Bash for Windows 10 has been out for almost a year now. It has been incredible for a developer like myself to be able to use Bash natively on a Windows machine!

In this article, I’ll show you how I install my main Bash setup for Windows 10.



  1. Your Windows 10 PC must be running a 64-bit version of Windows 10 Anniversary Update build 14393 or later.
    To find your PC's CPU architecture and Windows version/build number, open Settings>System>About. Look for the System type and OS Build fields.

    In this screenshot, I have a 64-bit operating system, x64-based processor and OS Build, 15063.138, so I fit the requirements.



  1. Install Bash on Windows 10
  2. Install ConEmu for tabs
  3. Must have Bash customizations
  4. Install VcXsrv Windows X Server for opening GUI applications


1. Install Bash on Windows 10

In order to run Bash on Windows, you will need to manually:

  1. Turn on Developer Mode
  2. Enable the “Windows Subsystem for Linux (beta)” feature

Open Settings -> Update and Security -> For developers
Select the Developer Mode radio button.

Developer mode is selected.

From Start, search for “Turn Windows features on or off” (type ‘turn’)
Select Windows Subsystem for Linux (Beta)

Windows Subsystem for Linux (Beta) is checked.

Hit OK. Installation will proceed, and afterwards, you will have to restart your computer.

After you restart your computer, you will be able to finish installing Bash on Windows 10.

From Start, search for “bash” (type ‘bash’)

When you open bash, you will see a command prompt window.

Type "y" to continue.

The real “Bash on Ubuntu on Windows” shortcut will be installed.

Now, you can open “Bash on Ubuntu on Windows” whenever you search for “bash”

Try opening Bash.  The first time you install Bash on Windows, you will be prompted to create a UNIX username and password.

After typing in a UNIX user name and UNIX password, you can use Bash the same way that you would use a terminal on Mac and Linux.

The biggest problem though is there are no tabs! Let’s fix the tab issue.


2. Install ConEmu for tabs

ConEmu is an amazing program that gives you terminal tabs, allows you to copy and paste the normal way with CTRL-C and CTRL-V, and run any combinations of shells including Command Prompt, Bash, Powershell, and more.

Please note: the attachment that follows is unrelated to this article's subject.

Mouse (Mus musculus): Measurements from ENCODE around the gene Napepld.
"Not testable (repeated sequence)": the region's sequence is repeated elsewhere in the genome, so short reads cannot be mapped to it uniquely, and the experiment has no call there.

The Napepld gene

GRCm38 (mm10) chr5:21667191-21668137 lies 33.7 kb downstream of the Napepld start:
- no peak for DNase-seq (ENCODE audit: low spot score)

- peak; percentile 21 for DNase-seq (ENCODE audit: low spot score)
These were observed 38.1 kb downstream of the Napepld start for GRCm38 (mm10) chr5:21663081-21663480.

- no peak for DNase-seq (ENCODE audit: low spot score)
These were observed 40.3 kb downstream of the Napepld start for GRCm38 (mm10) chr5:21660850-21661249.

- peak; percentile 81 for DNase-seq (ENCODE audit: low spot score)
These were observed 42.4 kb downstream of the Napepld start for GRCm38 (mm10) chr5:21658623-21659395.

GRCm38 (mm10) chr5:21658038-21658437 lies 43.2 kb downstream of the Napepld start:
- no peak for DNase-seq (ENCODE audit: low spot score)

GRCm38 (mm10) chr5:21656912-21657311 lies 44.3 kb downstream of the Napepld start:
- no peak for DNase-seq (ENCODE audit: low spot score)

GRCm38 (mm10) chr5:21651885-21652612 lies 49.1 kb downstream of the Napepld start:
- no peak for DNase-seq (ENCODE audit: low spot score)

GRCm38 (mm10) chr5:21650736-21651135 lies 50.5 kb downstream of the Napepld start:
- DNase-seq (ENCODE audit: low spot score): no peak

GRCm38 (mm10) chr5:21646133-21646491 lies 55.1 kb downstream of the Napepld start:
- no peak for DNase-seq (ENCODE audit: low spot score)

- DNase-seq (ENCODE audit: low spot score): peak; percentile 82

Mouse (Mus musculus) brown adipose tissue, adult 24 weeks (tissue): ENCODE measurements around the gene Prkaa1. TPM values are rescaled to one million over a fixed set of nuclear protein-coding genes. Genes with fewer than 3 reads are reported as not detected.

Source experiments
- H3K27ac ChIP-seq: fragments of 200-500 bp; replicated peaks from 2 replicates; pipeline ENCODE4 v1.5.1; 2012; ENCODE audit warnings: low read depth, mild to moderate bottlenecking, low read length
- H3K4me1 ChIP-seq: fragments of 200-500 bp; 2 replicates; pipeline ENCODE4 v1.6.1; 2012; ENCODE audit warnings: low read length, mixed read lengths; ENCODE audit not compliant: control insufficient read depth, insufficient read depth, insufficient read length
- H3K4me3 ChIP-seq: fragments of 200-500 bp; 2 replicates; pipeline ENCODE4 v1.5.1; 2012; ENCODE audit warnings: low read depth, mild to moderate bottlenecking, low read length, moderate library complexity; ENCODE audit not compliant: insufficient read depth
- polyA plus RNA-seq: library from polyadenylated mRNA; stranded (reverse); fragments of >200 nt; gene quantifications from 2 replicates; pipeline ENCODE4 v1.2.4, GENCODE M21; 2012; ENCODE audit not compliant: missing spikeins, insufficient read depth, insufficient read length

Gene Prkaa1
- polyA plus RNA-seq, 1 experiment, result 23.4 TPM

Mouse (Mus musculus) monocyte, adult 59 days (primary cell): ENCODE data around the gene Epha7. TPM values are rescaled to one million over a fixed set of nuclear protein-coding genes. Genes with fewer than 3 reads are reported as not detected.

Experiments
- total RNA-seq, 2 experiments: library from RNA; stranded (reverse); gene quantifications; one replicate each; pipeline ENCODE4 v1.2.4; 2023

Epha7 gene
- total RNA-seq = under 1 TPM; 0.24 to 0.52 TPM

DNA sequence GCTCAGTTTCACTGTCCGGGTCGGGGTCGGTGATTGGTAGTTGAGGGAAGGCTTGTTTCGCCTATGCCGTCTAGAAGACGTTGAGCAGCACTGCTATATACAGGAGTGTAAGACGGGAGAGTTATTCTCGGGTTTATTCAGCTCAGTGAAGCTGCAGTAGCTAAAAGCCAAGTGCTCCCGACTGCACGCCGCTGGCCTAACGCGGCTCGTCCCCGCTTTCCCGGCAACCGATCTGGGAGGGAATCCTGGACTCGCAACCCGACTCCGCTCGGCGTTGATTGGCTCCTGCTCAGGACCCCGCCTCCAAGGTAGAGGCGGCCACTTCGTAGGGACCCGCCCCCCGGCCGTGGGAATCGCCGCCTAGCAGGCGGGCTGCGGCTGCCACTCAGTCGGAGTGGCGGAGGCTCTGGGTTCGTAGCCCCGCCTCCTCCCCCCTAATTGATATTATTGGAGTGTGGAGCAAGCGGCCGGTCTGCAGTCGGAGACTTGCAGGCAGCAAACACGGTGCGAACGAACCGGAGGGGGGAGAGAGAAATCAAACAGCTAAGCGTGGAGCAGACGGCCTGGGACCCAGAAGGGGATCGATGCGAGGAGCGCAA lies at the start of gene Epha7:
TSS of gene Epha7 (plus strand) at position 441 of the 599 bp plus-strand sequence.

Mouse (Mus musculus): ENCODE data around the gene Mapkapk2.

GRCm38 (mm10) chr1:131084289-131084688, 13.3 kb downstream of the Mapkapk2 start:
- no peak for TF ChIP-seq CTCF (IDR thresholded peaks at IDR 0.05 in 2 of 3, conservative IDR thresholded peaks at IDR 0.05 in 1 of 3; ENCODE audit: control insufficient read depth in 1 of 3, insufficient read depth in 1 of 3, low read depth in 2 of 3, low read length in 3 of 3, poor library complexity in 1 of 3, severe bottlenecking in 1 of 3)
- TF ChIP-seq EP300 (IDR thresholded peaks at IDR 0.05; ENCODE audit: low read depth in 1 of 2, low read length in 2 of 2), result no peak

Hi the Download button, which will take you to a redirected list of versions of ConEmu. I like to use the Preview version.

Run the executable. Select the x64 bit version of installation.

Hit Next on the next few prompts, which are the intro window, license and agreement, and settings. I leave everything by default.

Now, you are ready to install. Hit Install.

Hit Finish on the next prompt.

From Start, search for “ConEmu” (type ‘ConEmu’)

When ConEmu first starts, you will be brought to the Startup Settings. You have to select the default console that you want to open.

Find and select {Bash::bash} in the Specified named task section.

Now, whenever you open ConEmu, it will open to Bash by default! ConEmu is easy to read and smooth.

I like to pin ConEmu to the taskbar to be able to open bash quickly. Right click ConEmu’s icon and click Pin to taskbar.

To add a new tab on ConEmu, type WIN+W.

To switch to the right tab, type CTRL+Tab.

To switch to the left tab, type CTRL+Shift+Tab.

All ConEmu’s shortcuts are listed:


3. Must have Bash customizations

Bash on Windows 10 is great, but it could use a few customizations to make using it with Windows 10 files and programs easier!

First, we will adjust our ~/.bashrc.

nano ~/.bashrc

Use any text editor. On nano, type ALT+/ to go to the end of the file.

These configurations allow easy access to some of my favorite Windows related directories and programs.

I want to be able to change directory to the Windows C: drive easily and access my desktop, so I use aliases.